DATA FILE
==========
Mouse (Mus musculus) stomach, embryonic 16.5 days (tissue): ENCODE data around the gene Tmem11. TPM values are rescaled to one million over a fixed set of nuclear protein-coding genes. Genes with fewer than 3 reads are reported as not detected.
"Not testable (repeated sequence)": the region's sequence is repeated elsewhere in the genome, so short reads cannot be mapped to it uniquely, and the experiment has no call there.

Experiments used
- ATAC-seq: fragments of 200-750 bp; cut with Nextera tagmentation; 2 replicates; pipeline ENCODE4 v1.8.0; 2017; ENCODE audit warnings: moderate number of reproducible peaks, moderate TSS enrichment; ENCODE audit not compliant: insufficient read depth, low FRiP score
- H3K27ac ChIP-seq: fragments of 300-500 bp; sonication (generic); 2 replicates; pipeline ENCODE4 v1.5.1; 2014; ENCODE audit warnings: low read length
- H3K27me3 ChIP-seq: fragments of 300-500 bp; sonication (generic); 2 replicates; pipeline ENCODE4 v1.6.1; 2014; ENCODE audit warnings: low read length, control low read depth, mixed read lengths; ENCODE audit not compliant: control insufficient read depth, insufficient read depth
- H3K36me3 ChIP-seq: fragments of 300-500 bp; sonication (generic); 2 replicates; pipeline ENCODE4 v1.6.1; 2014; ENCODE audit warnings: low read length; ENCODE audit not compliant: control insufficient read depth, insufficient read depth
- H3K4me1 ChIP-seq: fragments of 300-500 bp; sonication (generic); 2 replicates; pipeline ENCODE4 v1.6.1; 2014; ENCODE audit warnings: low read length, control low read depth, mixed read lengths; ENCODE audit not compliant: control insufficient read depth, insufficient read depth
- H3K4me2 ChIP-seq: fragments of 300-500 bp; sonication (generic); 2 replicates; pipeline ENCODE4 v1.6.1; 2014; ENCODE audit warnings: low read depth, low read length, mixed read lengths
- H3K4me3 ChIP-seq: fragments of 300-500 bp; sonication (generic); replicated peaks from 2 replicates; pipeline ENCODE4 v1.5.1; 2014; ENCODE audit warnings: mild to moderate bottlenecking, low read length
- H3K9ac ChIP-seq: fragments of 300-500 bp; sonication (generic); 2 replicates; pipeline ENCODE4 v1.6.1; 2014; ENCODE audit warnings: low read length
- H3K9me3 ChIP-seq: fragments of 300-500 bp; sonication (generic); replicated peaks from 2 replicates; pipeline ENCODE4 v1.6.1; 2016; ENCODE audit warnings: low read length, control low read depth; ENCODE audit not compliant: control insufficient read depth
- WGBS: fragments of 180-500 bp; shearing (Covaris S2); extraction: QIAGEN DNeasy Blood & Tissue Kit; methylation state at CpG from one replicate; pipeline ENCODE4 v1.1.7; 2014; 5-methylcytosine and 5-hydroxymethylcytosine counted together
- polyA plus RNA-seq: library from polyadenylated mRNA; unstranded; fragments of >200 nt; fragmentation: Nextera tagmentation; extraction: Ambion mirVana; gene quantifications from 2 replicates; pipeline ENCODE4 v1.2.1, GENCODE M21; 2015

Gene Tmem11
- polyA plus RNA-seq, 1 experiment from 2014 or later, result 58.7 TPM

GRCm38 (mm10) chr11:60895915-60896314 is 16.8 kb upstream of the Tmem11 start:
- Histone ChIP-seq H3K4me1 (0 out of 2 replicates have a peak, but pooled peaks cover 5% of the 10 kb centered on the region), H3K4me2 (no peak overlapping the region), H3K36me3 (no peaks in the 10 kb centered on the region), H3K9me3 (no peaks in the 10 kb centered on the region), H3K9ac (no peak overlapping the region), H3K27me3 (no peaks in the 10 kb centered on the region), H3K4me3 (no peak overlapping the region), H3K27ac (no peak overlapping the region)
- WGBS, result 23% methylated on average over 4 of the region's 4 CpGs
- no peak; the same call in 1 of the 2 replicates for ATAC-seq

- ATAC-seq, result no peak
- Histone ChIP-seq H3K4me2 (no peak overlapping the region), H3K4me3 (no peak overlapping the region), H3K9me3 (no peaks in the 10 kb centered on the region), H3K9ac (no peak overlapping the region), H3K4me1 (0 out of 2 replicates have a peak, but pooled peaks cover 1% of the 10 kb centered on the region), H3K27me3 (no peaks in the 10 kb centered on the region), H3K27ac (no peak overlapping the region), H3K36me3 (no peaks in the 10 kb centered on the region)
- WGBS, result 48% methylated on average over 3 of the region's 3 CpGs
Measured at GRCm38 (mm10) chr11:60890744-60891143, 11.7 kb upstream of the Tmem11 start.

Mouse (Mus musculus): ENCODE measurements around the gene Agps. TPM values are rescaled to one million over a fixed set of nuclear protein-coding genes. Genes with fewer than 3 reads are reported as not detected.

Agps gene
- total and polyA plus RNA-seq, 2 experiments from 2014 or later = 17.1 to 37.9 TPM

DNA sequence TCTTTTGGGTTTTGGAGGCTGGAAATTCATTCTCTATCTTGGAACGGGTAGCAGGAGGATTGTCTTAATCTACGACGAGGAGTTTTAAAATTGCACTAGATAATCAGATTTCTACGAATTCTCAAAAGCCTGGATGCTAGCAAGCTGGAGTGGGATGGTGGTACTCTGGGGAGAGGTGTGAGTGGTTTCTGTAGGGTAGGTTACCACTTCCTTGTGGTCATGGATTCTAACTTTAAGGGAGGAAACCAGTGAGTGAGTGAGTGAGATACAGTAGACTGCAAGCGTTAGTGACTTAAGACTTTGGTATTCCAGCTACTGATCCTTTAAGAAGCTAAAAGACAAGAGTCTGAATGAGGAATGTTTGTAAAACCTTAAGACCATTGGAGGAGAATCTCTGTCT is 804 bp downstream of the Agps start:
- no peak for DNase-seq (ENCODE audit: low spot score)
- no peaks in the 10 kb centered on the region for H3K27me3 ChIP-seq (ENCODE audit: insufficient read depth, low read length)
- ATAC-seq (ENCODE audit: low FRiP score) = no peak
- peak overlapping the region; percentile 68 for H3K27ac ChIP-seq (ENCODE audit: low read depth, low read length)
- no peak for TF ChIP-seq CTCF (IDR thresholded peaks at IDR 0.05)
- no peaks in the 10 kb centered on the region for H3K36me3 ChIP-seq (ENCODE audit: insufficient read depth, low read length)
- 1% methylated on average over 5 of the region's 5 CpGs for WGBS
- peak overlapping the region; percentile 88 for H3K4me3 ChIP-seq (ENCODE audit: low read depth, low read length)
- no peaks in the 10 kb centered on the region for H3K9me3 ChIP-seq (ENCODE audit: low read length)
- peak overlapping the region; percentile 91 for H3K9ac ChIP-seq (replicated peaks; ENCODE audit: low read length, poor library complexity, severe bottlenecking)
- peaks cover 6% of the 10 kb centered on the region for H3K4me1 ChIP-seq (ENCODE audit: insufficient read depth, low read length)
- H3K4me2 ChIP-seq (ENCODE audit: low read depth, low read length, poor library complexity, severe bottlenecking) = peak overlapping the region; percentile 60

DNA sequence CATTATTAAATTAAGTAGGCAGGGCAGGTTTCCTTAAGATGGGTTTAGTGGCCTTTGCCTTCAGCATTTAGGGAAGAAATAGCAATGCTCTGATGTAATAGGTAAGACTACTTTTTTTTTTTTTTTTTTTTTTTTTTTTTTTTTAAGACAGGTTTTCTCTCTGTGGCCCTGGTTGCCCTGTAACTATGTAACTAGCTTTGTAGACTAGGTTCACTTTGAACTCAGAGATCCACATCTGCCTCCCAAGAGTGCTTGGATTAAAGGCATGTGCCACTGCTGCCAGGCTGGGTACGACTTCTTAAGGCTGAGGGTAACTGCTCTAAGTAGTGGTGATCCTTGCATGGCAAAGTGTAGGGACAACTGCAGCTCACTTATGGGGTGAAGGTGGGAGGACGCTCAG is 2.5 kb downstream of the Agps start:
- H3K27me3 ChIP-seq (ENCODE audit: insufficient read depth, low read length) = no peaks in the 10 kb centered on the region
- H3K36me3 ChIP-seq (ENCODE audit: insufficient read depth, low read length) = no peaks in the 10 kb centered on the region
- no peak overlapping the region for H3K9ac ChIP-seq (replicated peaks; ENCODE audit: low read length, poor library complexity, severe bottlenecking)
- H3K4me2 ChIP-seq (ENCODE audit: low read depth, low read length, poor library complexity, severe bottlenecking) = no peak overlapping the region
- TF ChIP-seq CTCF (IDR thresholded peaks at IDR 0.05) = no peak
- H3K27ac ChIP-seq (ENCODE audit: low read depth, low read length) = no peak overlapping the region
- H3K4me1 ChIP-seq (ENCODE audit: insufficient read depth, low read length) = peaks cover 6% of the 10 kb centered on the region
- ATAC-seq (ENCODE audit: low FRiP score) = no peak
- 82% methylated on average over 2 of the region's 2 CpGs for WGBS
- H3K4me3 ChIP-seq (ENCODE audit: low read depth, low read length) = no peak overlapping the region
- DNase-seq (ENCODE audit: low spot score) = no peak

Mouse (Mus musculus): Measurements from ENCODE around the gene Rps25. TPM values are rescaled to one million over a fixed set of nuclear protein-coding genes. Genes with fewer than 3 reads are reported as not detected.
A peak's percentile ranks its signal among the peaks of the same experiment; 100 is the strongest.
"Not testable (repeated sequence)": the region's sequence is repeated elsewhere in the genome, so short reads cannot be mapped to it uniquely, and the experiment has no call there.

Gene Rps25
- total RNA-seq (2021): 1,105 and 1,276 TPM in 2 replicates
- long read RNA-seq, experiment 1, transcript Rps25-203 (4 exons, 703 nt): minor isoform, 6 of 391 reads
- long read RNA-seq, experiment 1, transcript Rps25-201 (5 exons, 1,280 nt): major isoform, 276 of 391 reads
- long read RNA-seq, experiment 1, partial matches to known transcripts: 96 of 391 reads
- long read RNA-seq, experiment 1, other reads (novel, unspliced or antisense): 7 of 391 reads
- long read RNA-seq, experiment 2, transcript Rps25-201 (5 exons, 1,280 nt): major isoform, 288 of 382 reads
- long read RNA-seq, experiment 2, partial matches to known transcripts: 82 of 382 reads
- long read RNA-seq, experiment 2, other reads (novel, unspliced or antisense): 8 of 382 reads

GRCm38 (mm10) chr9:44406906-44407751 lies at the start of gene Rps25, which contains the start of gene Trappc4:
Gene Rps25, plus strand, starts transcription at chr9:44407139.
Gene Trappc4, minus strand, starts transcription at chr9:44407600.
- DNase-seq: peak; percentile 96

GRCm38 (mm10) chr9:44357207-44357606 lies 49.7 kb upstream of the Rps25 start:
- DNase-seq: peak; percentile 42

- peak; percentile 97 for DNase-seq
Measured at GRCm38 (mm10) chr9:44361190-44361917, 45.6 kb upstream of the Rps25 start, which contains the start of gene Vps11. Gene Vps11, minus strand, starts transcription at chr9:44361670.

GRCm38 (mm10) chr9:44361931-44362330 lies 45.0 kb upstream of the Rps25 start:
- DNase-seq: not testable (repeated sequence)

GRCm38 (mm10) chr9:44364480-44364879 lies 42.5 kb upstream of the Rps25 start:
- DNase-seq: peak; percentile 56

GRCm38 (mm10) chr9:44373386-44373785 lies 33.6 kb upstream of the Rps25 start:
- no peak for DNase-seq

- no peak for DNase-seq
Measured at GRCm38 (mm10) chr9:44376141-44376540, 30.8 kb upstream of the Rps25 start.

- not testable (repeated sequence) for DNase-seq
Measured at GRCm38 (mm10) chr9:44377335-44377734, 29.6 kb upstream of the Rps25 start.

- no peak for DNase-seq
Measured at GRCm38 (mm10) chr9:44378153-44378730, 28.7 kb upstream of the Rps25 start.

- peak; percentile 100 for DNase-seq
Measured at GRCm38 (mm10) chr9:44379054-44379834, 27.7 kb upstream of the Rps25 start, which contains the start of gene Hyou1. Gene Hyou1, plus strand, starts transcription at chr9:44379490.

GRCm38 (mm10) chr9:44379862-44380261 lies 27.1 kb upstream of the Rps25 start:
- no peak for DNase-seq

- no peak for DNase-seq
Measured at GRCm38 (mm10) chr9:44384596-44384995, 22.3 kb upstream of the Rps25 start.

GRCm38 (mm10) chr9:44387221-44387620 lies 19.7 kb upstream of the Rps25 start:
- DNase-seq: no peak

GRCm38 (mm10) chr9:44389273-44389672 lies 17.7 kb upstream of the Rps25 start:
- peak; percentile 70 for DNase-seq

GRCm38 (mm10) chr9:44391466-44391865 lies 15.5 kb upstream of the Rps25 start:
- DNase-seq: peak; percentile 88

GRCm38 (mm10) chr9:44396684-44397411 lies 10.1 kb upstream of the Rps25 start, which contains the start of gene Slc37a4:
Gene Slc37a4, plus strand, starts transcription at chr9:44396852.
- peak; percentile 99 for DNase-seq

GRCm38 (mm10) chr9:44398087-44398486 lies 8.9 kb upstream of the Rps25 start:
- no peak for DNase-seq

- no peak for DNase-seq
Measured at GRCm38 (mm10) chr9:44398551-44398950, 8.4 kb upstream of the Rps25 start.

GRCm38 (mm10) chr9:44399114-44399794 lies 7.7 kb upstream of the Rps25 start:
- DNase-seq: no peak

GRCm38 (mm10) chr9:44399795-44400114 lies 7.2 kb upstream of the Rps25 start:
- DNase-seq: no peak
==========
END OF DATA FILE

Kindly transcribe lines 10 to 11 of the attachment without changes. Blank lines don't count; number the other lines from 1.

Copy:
- H3K4me3 ChIP-seq: fragments of 300-500 bp; sonication (generic); replicated peaks from 2 replicates; pipeline ENCODE4 v1.5.1; 2014; ENCODE audit warnings: mild to moderate bottlenecking, low read length
- H3K9ac ChIP-seq: fragments of 300-500 bp; sonication (generic); 2 replicates; pipeline ENCODE4 v1.6.1; 2014; ENCODE audit warnings: low read length